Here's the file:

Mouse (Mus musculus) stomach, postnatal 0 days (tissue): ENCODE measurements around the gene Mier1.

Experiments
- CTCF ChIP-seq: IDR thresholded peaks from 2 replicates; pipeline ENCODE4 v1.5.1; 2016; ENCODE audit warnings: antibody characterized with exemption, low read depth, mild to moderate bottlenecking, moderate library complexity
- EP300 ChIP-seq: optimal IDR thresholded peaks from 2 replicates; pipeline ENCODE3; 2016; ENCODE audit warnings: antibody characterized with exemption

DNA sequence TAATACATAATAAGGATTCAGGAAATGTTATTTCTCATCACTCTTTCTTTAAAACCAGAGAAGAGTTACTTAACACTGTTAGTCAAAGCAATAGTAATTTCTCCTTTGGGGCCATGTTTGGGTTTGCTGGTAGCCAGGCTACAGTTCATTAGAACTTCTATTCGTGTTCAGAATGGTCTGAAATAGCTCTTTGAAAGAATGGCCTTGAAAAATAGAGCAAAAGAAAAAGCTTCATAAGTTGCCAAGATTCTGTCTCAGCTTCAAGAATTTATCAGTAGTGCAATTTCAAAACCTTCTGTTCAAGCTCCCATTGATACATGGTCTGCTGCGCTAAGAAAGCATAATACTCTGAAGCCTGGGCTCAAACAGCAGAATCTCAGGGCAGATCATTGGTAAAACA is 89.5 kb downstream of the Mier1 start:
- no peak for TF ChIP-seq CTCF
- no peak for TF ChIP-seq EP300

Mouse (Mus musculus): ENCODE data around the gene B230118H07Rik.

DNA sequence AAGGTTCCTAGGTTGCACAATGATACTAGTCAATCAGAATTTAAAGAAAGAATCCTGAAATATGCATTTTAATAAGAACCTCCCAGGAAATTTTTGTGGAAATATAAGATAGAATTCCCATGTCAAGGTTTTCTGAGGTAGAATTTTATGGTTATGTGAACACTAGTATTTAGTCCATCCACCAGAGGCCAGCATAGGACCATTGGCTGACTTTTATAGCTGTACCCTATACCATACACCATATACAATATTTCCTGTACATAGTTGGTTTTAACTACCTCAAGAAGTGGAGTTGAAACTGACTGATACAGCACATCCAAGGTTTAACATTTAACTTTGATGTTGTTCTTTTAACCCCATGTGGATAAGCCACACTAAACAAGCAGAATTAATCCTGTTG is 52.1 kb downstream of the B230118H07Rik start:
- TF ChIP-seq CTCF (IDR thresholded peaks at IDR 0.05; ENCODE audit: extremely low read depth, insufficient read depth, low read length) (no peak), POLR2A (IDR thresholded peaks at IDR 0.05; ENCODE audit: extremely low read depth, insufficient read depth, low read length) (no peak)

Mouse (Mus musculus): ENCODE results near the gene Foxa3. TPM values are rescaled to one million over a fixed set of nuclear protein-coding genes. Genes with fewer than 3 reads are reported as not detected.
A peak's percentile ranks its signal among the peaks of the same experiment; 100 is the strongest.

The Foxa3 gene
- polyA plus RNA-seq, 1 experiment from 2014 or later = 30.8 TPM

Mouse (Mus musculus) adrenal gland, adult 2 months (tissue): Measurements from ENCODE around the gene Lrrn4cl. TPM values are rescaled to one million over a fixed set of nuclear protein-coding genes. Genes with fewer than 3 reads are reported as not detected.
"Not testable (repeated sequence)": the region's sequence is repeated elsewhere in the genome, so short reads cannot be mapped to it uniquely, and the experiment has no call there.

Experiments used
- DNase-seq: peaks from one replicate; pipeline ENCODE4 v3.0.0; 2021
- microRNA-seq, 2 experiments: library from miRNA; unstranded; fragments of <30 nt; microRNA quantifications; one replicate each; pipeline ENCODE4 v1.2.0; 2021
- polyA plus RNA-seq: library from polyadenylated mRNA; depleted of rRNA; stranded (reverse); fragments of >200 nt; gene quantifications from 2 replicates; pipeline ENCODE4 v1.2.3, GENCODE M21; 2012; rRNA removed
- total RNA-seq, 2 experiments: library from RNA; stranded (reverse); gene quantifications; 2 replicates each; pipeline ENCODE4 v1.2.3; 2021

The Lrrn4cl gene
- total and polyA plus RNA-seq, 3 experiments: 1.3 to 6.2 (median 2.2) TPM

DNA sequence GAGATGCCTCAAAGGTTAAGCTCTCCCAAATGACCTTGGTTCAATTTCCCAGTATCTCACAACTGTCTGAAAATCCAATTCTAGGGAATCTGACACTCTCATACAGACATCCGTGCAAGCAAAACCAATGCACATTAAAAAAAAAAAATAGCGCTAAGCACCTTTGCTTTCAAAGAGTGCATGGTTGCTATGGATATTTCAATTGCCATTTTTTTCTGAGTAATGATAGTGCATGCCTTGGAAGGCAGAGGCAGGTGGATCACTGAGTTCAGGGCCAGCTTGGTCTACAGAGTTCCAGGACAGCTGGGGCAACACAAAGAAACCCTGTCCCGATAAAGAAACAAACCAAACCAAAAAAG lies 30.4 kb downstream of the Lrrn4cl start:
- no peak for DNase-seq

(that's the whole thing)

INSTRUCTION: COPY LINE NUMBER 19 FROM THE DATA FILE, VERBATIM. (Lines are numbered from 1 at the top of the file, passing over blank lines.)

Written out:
- microRNA-seq, 2 experiments: library from miRNA; unstranded; fragments of <30 nt; microRNA quantifications; one replicate each; pipeline ENCODE4 v1.2.0; 2021